Similar to the previous point, it should be the naysayers of these changes that are specifically targeted for involvement. Usually, these are the people that can see the issues that cultural transformation can present. Someone who was on board from the beginning may not have identified these issues, so listening to a wide range of opinions is crucial to successful implementation.
The prominent writer and business consultant, Ken Blanchard, said it well: “People often resent change when they have no involvement in how it should be implemented.
"So, contrary to popular belief, people do not resist change, they resist being controlled.”
3. Management Buy-In
Similarly, local government services need to retain a high level of efficiency, meaning they’re always on time with deliverables to local communities. A big shift in business process may create objectors, who believe this kind of change will affect the rate and success of work. Establishing management buy-in is a good way of reassuring those with objections.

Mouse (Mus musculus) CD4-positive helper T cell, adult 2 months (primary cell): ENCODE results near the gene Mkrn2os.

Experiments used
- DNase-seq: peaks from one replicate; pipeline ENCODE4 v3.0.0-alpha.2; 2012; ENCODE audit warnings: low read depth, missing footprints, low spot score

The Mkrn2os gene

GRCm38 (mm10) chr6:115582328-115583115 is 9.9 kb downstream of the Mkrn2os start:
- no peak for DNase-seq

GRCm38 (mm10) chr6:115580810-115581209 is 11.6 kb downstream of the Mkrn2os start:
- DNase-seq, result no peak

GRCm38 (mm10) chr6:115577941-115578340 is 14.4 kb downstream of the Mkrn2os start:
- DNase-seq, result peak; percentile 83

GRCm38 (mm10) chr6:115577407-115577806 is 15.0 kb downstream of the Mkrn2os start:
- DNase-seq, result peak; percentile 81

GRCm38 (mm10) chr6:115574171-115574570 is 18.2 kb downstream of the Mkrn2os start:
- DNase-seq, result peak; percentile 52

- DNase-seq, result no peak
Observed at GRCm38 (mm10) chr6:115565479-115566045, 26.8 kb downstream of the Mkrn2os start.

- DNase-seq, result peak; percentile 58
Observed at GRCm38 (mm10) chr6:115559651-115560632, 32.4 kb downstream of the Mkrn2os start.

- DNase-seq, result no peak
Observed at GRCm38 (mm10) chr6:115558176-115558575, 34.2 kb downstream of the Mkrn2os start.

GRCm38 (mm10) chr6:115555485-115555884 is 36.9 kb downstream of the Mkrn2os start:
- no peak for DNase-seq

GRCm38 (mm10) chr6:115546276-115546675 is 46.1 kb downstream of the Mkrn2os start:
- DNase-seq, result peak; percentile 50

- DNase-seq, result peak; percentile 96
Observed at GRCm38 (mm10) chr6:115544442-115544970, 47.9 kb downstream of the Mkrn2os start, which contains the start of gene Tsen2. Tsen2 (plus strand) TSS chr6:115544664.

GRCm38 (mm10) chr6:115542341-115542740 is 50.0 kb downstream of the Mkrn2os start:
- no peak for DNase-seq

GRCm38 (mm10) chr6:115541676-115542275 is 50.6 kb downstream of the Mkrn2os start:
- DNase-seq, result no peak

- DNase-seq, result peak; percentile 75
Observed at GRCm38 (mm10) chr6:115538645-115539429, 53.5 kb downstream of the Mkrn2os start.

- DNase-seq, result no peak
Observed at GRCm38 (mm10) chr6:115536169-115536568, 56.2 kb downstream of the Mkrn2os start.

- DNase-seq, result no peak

For example, when Newcastle-under-Lyme Borough Council began their ‘Our Digital Council’ project, they experienced the challenge of management buy-in - which they solved through a well-structured change management methodology:
“Through a series of one-to-one discussions and briefings we were able to recruit two key champions who would stand-up and support us in the months and years ahead – the leader of the council and the chief executive.”
“Over a period of time they were persuaded of the arguments for a greater focus on digital delivery of services to those who wanted to access them in this way and that message gradually spread throughout the council.”
This helped to create an executive team of ‘champions’ which then influenced the entirety of the organisation.
Finally, know that cultural transformation doesn’t happen overnight. It can be promoted, supported and implemented but it’s difficult to determine if it’s ever ‘completed’. This shouldn’t be the thing management is looking for but rather, the focus should be placed on seeing the smaller changes - whether they're behavioural, technological or financial.
The more often these align with your goals, the more you can see you’re on the right track.
Change management in local government is dependent on an effective cultural transformation and vice versa. To discover more on cultural transformation, download our Cultural Transformation Roadmap.
Explore Our Roadmap to Effective Cultural Transformation
The roadmap covers crucial areas for understanding the benefits of cultural transformation, how it relates to digital transformation and the best practices when it comes to organisational culture and employee engagement.
Click the link below to discover the facts about cultural transformation today.